Hawaiian Chili Pepper Water

| Last Updated: August 17, 2019 | , ,

You are here: Home / Spicy Recipes / Condiments / Hawaiian Chili Pepper Water

Now this is hot water…

Listen, you won’t be reaching for Hawaiian chili pepper water as your next favorite big-bodied hot sauce. That’s not the point of this popular Hawaiian condiment. It’s simply water with chili pepper, a touch of vinegar, some ginger, a pinch of garlic, and a dash of salt.

So what’s the use of this beyond simple hot sauce? Hawaiian chili pepper water adds a little fire to nearly any dish, but it doesn’t overwhelmingly changing the food’s flavor. It’s a subtle taste that’s as perfect dashed on pork as it is mixed into rice or topping some fried chicken.  That versatility is why it’s a mainstay condiment on many Hawaiian restaurant and dining tables. It often sits right next to the salt and pepper.

Can’t find Hawaiian chili peppers? You can substitute in any red chili, but pequin and Thai peppers may bring the most similar heat to Hawaiian chilies. Or, for a milder flavor, use red jalapeños or red serrano peppers. We don’t recommend using green peppers in this recipe. For one, the color looks much better with red chilies. But, more importantly, the flavor of green chilies is often too bright and bitter to work well with this use case.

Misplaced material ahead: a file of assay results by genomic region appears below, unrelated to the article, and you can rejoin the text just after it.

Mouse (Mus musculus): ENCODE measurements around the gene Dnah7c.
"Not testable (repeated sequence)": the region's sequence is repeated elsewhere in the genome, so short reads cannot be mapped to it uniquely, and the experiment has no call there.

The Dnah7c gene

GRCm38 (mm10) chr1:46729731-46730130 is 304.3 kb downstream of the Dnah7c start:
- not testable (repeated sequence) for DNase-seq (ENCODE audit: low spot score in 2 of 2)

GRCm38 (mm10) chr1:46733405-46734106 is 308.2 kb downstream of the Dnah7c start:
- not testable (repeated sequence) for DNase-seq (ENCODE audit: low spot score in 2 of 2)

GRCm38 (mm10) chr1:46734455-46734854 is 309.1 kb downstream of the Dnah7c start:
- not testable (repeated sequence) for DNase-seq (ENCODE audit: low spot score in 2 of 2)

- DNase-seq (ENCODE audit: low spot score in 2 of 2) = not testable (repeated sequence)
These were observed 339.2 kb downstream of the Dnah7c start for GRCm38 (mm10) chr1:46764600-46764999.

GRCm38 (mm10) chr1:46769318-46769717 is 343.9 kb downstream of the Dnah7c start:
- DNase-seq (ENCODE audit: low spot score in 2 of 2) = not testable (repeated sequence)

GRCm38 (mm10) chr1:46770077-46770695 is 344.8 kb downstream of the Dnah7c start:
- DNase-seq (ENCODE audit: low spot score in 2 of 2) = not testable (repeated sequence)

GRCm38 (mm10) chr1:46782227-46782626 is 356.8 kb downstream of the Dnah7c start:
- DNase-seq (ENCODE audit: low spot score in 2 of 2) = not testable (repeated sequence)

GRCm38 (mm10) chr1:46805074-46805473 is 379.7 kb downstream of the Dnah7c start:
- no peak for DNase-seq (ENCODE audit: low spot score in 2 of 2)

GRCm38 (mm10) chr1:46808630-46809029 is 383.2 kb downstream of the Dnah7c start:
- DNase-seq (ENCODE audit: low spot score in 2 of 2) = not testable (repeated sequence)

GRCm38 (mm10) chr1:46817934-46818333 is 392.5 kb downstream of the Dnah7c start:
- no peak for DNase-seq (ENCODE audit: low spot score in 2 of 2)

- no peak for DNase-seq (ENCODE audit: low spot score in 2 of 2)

Hawaiian chili pepper water

Hawaiian Chili Pepper Water

The simplest form of hot sauce
Prep Time: 5 minutes
Cook Time: 15 minutes
Total Time: 20 minutes
Course: Sauce
Keyword: Hawaiian Chili Pepper
Servings: 40 servings
Calories: 1kcal


  • 2 cups water
  • 2 Hawaiian chili peppers sub red jalapeño, red serrano, cayenne, pequin, or Thai – ordered by heat, destemmed and halved
  • 1 tablespoon white vinegar
  • 1 teaspoon garlic chopped
  • 1 teaspoon fresh ginger chopped
  • 1 teaspoon salt


  • Using a mortar and pestle, mash the chili peppers, garlic, and salt to release the flavors and incorporate the tastes.
  • Transfer the pepper mash into an airtight sealable jar, then place to the side.
  • In a saucepan over high heat, combine the white vinegar and water. Bring to a boil, then turn off the heat, and allow the liquid to sit on the burner and slowly cool for approximately 10 minutes.
  • Add the liquid to the pepper mash and seal. Refrigerate overnight to allow the flavors to meld.



Calories: 1kcal | Carbohydrates: 1g | Protein: 1g | Fat: 1g | Saturated Fat: 1g | Sodium: 59mg | Potassium: 2mg | Fiber: 1g | Sugar: 1g | Vitamin A: 5IU | Vitamin C: 1mg | Calcium: 1mg
Tried this recipe?Mention @PepperScale or tag #PepperScale!


  • Shucks, I was hoping you’d mention drinking it. Well now that’s just what I’ll do. I love the idea of having a mild condiment but in our house there isn’t much call for it. I think I’ll do lime juice though instead of the garlic for making it a thirst quencher, maybe a half&half with apple cider vinegar with the white.

    Too Cool. I just love your website. Thanks for the memories, and I enjoy sharing the recipes and articles online at pinterest and through emails.

  • 5 stars
    If you use smokin’ hot Chiltepines (wild gathered from non-cultivated chile plants in Sonoran desert regions all the way up into Southern Az)….

    …and lime juice plus garlic you have just made the very well regarded Aguachile or chile water of Sinaloa. This chile water is now used to marinate raw fresh shrimp for the fresh Mex resto crowd but back in the day was used to rehydrate the very tough dried carne seca made from free range Sinaloan cattle.

  • >